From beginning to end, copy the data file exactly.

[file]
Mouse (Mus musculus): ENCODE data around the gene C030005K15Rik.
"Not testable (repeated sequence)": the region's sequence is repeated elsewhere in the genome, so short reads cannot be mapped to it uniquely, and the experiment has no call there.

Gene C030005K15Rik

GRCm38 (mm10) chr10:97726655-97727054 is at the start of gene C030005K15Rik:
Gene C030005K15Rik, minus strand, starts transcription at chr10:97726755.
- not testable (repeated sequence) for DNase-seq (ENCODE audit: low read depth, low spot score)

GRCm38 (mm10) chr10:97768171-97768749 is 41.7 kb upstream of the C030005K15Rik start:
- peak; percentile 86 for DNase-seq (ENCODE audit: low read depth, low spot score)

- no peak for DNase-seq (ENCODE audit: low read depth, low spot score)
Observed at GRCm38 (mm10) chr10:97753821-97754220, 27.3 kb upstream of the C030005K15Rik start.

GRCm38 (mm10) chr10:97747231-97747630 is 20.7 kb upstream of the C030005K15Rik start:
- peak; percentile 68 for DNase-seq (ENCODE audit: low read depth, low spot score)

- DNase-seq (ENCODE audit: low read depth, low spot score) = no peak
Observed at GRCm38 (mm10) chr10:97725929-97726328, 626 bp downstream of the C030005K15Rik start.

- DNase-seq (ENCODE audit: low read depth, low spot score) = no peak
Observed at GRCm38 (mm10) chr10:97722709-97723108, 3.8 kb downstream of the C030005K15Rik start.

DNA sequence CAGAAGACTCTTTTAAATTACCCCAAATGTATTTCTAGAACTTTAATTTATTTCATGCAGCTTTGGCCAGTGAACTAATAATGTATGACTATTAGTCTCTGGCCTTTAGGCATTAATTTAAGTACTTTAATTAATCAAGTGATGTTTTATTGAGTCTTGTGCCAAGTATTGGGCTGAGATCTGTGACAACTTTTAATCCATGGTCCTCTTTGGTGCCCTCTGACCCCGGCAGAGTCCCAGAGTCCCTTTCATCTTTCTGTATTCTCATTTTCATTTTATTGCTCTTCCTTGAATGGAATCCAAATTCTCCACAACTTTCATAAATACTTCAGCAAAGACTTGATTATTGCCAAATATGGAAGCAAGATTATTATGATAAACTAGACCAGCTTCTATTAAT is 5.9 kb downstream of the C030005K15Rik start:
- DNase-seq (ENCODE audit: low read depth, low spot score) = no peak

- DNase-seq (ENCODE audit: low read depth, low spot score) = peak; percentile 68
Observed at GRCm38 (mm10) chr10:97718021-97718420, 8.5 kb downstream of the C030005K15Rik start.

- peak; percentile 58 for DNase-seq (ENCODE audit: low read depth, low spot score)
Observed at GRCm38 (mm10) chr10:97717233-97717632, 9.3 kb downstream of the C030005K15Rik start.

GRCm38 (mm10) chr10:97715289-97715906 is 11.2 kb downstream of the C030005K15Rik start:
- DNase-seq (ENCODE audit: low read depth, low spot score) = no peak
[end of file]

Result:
Mouse (Mus musculus): ENCODE data around the gene C030005K15Rik.
"Not testable (repeated sequence)": the region's sequence is repeated elsewhere in the genome, so short reads cannot be mapped to it uniquely, and the experiment has no call there.

Gene C030005K15Rik

GRCm38 (mm10) chr10:97726655-97727054 is at the start of gene C030005K15Rik:
Gene C030005K15Rik, minus strand, starts transcription at chr10:97726755.
- not testable (repeated sequence) for DNase-seq (ENCODE audit: low read depth, low spot score)

GRCm38 (mm10) chr10:97768171-97768749 is 41.7 kb upstream of the C030005K15Rik start:
- peak; percentile 86 for DNase-seq (ENCODE audit: low read depth, low spot score)

- no peak for DNase-seq (ENCODE audit: low read depth, low spot score)
Observed at GRCm38 (mm10) chr10:97753821-97754220, 27.3 kb upstream of the C030005K15Rik start.

GRCm38 (mm10) chr10:97747231-97747630 is 20.7 kb upstream of the C030005K15Rik start:
- peak; percentile 68 for DNase-seq (ENCODE audit: low read depth, low spot score)

- DNase-seq (ENCODE audit: low read depth, low spot score) = no peak
Observed at GRCm38 (mm10) chr10:97725929-97726328, 626 bp downstream of the C030005K15Rik start.

- DNase-seq (ENCODE audit: low read depth, low spot score) = no peak
Observed at GRCm38 (mm10) chr10:97722709-97723108, 3.8 kb downstream of the C030005K15Rik start.

DNA sequence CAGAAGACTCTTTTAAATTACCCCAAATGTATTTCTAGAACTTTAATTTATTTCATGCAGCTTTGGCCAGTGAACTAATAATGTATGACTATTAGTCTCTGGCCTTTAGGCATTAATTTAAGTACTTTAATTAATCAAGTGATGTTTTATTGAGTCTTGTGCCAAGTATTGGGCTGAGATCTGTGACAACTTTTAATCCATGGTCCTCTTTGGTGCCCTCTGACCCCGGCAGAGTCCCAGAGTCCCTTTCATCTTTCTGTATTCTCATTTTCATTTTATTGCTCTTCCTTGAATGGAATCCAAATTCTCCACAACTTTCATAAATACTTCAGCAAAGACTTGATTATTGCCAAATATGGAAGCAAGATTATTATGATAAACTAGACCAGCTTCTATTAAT is 5.9 kb downstream of the C030005K15Rik start:
- DNase-seq (ENCODE audit: low read depth, low spot score) = no peak

- DNase-seq (ENCODE audit: low read depth, low spot score) = peak; percentile 68
Observed at GRCm38 (mm10) chr10:97718021-97718420, 8.5 kb downstream of the C030005K15Rik start.

- peak; percentile 58 for DNase-seq (ENCODE audit: low read depth, low spot score)
Observed at GRCm38 (mm10) chr10:97717233-97717632, 9.3 kb downstream of the C030005K15Rik start.

GRCm38 (mm10) chr10:97715289-97715906 is 11.2 kb downstream of the C030005K15Rik start:
- DNase-seq (ENCODE audit: low read depth, low spot score) = no peak